Gov’t says it will refocus on exports of nuclear techKorea will refocus efforts to export its nuclear technology despite the Moon Jae-in administration’s domestic policy shift away from the energy source.
The Ministry of Trade, Industry and Energy announced Thursday a series of measures to develop the local industry beyond its traditional business of domestic nuclear plant construction and to compete for overseas orders and management contracts for plants over their full operational cycles.
The government said it will fast-track approvals for financial support by state-backed banks and agencies like the Export-Import Bank of Korea and the Korea Trade Insurance Corporation, while increasing a budget for research and development support for small- and medium-sized companies. The budget will rise by over 70 percent to an annual average of 142 billion won ($120 million) in the next five years from an average of 82.7 billion won in the last five years.
“There are obstacles to solve such as the ability of small- and medium-sized companies to export independently, participation in the global supply chain and entry into other services such as operation, maintenance and decommissioning,” said Industry Minister Sung Yun-mo during a meeting with nuclear industry representatives.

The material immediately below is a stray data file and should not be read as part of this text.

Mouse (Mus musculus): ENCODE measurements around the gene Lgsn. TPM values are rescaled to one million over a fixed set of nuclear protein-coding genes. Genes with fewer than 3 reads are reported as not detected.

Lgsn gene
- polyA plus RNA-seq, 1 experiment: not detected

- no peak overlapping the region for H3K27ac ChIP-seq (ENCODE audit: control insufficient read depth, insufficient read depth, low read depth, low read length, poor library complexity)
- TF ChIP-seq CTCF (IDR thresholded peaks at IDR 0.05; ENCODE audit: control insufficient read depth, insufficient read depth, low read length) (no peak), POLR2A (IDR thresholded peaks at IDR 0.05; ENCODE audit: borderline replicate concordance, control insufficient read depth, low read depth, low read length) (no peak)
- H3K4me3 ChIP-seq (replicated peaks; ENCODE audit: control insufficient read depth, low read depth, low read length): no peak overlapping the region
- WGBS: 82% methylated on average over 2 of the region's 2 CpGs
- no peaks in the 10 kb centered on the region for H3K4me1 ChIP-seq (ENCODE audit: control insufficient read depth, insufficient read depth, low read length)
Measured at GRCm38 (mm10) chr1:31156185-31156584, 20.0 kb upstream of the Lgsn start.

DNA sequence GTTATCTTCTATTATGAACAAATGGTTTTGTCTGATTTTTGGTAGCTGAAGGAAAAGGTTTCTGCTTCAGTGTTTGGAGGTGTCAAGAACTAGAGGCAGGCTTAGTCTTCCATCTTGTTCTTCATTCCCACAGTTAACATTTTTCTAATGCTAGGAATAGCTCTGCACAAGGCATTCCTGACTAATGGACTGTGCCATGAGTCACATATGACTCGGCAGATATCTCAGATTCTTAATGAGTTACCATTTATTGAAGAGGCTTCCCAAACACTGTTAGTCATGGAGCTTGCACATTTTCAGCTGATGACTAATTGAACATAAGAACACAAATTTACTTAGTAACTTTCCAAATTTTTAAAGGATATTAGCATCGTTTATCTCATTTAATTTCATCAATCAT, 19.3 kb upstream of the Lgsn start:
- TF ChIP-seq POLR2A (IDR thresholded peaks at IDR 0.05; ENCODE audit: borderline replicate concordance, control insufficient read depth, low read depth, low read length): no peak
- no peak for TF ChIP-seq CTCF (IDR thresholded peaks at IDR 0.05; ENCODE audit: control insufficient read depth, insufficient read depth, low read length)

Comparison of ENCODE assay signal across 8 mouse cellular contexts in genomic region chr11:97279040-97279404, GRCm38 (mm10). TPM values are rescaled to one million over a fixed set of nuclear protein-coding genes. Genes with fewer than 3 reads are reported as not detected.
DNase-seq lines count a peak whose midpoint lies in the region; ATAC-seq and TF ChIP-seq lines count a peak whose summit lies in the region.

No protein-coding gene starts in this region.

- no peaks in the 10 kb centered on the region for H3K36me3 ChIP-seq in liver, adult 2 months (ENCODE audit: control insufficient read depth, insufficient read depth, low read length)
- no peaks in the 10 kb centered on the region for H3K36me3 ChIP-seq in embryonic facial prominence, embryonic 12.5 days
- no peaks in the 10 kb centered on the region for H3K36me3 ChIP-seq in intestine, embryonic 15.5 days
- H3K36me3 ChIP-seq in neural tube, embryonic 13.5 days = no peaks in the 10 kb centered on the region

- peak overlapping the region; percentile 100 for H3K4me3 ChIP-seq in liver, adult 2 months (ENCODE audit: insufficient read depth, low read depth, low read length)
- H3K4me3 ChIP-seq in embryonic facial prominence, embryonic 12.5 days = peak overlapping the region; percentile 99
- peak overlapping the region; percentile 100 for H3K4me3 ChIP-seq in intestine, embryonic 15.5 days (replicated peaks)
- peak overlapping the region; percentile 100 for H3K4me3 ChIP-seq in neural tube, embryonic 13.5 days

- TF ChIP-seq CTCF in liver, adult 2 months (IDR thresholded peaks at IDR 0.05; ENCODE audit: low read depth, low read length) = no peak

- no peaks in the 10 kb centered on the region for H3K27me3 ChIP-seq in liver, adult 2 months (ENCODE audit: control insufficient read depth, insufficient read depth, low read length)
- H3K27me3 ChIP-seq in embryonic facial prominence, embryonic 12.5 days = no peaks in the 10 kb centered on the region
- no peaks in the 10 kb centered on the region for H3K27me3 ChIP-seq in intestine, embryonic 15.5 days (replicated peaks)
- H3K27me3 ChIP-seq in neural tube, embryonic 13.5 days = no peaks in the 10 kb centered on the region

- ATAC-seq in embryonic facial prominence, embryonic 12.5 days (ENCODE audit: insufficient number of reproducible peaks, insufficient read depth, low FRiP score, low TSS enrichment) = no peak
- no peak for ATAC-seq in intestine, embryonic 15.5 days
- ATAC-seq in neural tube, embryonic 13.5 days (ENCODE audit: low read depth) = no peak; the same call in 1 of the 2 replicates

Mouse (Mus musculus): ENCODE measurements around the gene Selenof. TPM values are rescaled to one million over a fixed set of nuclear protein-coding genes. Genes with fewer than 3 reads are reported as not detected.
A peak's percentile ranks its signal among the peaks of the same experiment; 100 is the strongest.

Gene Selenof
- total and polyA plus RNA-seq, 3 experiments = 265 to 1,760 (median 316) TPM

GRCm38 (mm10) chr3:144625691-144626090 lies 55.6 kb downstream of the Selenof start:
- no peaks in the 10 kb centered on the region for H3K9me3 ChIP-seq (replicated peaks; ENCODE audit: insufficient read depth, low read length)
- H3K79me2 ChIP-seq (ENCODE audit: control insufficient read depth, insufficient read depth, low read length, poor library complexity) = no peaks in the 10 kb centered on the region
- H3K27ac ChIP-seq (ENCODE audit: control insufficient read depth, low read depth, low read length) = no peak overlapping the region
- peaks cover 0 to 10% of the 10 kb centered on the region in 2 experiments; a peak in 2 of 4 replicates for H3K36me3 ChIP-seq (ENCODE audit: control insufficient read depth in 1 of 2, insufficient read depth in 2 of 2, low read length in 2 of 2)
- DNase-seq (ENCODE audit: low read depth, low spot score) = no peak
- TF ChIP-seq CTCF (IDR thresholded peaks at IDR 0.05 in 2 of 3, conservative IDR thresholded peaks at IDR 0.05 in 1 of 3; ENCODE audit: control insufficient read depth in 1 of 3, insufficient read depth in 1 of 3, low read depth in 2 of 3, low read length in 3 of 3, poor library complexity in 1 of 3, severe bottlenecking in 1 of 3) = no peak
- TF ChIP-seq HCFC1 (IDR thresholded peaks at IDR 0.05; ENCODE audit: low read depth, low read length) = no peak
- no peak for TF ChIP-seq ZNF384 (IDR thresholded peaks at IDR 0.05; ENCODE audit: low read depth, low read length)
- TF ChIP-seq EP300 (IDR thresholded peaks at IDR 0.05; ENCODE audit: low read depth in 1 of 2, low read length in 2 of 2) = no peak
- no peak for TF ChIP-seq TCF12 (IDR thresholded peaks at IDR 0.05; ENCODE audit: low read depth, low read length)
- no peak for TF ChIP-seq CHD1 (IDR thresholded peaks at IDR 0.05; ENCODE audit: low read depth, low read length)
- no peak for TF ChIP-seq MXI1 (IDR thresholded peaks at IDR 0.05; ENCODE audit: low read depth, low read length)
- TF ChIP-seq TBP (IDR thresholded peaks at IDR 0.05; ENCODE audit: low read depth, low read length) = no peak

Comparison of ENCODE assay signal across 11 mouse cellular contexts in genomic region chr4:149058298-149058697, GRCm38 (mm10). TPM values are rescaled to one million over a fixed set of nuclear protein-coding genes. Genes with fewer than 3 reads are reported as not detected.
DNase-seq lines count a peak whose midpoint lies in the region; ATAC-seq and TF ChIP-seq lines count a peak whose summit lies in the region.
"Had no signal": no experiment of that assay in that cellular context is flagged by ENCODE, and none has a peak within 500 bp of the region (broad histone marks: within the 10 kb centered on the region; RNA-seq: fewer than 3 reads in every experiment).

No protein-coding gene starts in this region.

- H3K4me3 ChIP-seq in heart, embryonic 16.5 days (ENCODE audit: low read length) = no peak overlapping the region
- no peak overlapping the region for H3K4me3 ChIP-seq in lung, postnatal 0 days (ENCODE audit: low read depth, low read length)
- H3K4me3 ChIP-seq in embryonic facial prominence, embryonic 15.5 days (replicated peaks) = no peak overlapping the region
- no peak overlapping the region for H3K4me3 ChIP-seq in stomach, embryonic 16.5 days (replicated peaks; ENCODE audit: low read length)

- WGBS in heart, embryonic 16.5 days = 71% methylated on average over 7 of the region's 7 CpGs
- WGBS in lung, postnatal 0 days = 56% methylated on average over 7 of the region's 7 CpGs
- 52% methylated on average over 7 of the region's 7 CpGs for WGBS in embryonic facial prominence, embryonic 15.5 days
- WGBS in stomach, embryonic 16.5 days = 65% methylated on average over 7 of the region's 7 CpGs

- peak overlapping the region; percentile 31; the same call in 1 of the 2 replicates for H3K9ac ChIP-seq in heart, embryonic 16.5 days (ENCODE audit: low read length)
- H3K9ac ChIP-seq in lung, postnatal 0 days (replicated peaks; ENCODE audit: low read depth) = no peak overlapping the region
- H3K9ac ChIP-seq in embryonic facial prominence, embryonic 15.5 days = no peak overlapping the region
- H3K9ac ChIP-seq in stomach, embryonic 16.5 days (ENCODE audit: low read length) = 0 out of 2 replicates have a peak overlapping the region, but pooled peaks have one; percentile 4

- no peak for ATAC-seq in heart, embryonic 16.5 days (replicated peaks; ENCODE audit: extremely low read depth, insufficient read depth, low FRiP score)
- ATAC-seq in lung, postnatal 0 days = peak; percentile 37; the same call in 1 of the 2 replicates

“Our nuclear export industry needs to transition into a strategy focused on all stages of nuclear plant operation and small- and medium-sized companies,” he continued.
According to the Trade Ministry, the global market for building large-scale nuclear plants will be $120 billion over the next 20 years, while the market for their management is expected to be $40 billion per year.
Korea’s Doosan Heavy Industries and Construction, which specializes in building nuclear plant components, has a 3.1 percent of the market share for managing nuclear power plants, while U.S.-based Westinghouse holds the top spot with a 24.7 percent share.
The announcement is expected to help a local nuclear industry discouraged by the current administration’s move away from nuclear energy.
Moon’s administration has scrapped plans for the construction of four new nuclear power plants as part of his campaign promise to reduce Korea’s reliance on nuclear energy because of the risks of a Fukushima-style meltdown. Korea’s nuclear power generation capacity is expected to fall from 2023.
BY CHAE YUN-HWAN [firstname.lastname@example.org]
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